- Instructor rating. Some test prep companies require only a 80th percentile score (160s) and others require 99th (170s). Some instructors have not even taken the LSAT or attended law school! Be aware of the different requirements and check the Test Prep Company’s website to ensure the Instructor has scored in the range you are hoping to achieve.
- Student support. It is extremely important to see what resources are available beside the in-class sessions. Does the Instructor have office hours after class? Is a phone number provided, or just an email? Some prep companies will also give you free access to supplemental materials with extended explanations if you are struggling in a certain area.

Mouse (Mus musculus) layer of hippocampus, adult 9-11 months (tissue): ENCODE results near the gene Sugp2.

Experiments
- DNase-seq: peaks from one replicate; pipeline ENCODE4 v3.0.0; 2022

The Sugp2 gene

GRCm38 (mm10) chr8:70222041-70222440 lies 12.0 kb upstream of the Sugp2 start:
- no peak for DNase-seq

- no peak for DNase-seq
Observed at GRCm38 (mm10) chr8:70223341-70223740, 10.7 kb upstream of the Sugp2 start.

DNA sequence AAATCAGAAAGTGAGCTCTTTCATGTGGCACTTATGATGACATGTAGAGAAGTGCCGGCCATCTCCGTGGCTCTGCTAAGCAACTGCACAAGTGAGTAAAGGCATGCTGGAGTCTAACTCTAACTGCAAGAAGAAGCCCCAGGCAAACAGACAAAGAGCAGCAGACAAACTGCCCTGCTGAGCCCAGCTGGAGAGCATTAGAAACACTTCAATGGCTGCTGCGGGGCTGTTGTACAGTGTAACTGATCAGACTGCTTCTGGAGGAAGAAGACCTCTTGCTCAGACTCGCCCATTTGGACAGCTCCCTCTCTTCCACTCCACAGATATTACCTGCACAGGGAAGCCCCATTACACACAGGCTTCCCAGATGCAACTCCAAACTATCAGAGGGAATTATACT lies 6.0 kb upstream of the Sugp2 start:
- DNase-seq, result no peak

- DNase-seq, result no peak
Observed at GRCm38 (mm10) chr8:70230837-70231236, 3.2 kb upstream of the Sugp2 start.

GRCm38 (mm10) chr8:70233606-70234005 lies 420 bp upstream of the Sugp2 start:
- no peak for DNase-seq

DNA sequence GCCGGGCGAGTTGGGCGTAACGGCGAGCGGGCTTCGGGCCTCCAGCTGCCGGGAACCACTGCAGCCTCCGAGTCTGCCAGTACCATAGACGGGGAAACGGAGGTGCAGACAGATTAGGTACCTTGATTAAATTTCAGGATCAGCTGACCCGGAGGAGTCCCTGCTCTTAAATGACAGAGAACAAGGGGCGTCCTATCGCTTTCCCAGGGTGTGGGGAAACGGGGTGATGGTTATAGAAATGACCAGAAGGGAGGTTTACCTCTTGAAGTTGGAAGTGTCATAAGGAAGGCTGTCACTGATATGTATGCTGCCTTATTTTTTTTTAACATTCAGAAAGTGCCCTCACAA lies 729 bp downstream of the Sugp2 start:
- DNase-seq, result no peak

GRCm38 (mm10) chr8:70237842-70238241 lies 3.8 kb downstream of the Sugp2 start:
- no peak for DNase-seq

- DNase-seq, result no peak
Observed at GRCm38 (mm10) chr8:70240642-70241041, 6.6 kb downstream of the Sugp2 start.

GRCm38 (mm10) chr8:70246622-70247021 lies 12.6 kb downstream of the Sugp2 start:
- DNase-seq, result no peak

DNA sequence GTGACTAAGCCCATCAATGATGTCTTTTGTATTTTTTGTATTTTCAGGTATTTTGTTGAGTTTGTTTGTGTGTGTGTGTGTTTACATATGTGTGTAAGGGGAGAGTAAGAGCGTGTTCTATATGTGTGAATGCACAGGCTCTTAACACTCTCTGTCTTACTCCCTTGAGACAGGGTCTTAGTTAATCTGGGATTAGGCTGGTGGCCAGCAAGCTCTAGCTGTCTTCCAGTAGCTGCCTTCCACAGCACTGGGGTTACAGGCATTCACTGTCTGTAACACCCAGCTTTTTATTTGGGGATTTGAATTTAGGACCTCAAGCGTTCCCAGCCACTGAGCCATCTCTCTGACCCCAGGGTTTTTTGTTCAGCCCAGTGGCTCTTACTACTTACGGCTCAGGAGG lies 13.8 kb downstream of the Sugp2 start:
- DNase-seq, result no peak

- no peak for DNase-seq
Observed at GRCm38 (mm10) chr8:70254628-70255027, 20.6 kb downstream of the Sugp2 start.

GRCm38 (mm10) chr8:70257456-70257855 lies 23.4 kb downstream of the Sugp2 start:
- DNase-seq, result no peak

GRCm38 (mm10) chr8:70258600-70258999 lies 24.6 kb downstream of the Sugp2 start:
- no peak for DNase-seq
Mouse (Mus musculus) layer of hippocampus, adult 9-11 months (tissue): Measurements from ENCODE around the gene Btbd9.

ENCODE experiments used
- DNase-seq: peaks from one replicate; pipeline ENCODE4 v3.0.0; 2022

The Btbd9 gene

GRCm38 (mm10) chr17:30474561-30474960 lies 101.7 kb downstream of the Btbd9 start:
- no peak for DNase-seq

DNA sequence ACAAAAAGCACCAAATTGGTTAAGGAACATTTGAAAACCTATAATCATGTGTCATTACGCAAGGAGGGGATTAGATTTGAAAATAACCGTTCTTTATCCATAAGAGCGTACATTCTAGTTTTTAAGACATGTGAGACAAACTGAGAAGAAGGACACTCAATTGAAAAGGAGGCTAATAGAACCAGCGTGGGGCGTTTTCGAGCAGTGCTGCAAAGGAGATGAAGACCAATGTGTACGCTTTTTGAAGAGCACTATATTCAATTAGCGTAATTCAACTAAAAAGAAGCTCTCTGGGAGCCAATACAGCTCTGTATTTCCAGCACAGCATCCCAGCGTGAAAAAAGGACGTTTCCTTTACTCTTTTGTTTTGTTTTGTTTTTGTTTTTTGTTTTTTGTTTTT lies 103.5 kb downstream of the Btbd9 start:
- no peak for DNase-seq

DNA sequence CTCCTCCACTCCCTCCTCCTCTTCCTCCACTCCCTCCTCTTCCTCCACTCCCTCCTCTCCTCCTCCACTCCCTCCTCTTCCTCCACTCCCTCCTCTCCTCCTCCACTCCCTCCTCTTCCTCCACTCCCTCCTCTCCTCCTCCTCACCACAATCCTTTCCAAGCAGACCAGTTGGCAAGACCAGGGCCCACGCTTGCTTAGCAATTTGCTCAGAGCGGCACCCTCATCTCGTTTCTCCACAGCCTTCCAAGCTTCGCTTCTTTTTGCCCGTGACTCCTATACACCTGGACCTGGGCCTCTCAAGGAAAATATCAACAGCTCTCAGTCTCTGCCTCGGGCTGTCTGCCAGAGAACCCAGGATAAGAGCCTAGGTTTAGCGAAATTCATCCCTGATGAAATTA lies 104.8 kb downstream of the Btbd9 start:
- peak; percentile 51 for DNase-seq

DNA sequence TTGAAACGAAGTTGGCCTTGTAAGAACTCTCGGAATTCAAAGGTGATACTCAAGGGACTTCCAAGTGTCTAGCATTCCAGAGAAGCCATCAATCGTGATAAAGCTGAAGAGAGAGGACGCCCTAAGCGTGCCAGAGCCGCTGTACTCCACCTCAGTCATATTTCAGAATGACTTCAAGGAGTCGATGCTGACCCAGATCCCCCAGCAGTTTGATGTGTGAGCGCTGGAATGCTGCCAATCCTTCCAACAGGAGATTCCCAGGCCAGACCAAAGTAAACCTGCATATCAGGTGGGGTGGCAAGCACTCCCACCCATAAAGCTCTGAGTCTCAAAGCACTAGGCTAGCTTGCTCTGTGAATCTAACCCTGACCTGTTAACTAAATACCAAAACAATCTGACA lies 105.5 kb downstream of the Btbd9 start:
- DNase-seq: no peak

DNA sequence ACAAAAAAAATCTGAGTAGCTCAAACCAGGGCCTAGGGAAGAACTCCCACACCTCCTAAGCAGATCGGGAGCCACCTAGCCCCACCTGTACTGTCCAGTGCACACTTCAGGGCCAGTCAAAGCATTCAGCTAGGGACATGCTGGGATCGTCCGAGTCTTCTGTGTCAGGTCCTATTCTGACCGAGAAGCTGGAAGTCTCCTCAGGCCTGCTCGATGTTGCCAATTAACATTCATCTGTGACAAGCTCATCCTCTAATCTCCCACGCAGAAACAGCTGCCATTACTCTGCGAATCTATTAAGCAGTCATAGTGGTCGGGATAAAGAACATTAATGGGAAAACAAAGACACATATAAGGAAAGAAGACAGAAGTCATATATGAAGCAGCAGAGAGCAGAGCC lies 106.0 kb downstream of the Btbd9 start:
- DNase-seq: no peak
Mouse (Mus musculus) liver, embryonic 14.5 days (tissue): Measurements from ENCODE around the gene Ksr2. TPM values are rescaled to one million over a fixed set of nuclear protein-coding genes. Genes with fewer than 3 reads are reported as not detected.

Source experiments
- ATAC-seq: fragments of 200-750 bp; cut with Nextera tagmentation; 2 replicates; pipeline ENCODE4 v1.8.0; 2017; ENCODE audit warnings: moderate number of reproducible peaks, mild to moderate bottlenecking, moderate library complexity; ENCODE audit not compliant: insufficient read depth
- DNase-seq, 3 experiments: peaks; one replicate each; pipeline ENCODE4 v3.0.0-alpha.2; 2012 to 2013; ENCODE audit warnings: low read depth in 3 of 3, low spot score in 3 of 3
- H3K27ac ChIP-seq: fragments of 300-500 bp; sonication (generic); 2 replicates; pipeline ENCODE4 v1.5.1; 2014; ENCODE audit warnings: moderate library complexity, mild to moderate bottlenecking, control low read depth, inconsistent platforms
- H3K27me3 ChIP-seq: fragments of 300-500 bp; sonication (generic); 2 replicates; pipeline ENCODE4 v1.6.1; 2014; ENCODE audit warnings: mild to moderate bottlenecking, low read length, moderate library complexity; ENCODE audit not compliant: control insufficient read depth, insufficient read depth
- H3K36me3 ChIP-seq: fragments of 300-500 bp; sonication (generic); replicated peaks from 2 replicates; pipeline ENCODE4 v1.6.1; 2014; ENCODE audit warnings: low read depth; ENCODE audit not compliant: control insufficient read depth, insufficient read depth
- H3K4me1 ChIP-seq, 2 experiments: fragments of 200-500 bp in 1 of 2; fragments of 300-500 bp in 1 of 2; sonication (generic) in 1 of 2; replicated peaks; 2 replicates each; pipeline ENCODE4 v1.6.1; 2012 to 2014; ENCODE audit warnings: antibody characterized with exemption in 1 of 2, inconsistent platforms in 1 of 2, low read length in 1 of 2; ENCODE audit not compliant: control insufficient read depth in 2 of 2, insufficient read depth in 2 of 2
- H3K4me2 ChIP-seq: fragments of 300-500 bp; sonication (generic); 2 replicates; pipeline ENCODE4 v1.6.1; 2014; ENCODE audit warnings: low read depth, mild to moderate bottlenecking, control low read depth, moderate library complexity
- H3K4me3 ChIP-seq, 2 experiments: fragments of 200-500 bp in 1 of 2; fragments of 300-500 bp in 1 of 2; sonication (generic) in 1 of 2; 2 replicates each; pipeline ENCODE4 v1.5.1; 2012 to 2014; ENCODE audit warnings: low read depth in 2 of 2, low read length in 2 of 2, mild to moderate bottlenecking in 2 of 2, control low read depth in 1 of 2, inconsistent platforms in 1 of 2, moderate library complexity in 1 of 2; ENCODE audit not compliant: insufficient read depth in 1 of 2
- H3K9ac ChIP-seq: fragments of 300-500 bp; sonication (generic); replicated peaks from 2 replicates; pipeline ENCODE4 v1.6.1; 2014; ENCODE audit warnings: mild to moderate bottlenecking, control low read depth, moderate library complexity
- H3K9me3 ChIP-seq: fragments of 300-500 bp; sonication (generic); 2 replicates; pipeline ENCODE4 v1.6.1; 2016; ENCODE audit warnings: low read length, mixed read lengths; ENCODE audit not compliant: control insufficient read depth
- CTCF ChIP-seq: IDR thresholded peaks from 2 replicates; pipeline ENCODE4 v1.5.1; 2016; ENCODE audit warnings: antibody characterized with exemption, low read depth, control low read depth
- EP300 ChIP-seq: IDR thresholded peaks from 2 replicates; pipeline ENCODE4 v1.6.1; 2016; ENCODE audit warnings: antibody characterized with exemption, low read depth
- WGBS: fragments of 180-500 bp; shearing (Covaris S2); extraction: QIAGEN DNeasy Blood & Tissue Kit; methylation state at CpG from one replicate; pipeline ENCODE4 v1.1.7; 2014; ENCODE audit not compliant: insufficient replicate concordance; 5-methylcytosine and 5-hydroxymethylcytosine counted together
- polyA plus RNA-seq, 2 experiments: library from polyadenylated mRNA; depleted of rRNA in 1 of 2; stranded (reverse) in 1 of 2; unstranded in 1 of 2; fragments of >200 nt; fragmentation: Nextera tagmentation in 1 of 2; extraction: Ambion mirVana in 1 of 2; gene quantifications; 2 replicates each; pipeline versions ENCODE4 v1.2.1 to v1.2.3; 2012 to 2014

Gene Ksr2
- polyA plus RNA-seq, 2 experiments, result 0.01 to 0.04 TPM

Other considerations are: class size, repeat policy, and student reviews (or a successful track record).
If you are still unsure if a LSAT prep course is for you, please stop by the Advising Office and check out our library of LSAT Prep Books. Our library has a plethora of materials to familiarize you with the LSAT and help you decide if a prep course is right for you.
Prep Companies USC students have used in the past:
Princeton Review: www.princetonreview.com/law/testprep
Get Prepped: www.getprepped.com
ScoreItUp: www.scoreitup.comFoxLSAT: https://www.foxlsat.com/